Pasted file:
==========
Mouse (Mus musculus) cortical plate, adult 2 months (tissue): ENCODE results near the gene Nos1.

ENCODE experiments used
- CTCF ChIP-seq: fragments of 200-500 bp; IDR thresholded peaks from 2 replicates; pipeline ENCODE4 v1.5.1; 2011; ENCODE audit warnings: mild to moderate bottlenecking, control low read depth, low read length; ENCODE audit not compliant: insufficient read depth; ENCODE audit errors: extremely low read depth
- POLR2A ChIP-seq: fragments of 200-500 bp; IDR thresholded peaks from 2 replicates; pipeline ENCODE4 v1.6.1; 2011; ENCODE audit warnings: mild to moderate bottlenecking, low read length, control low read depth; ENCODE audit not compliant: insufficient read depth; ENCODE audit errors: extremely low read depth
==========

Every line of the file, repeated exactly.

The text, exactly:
Mouse (Mus musculus) cortical plate, adult 2 months (tissue): ENCODE results near the gene Nos1.

ENCODE experiments used
- CTCF ChIP-seq: fragments of 200-500 bp; IDR thresholded peaks from 2 replicates; pipeline ENCODE4 v1.5.1; 2011; ENCODE audit warnings: mild to moderate bottlenecking, control low read depth, low read length; ENCODE audit not compliant: insufficient read depth; ENCODE audit errors: extremely low read depth
- POLR2A ChIP-seq: fragments of 200-500 bp; IDR thresholded peaks from 2 replicates; pipeline ENCODE4 v1.6.1; 2011; ENCODE audit warnings: mild to moderate bottlenecking, low read length, control low read depth; ENCODE audit not compliant: insufficient read depth; ENCODE audit errors: extremely low read depth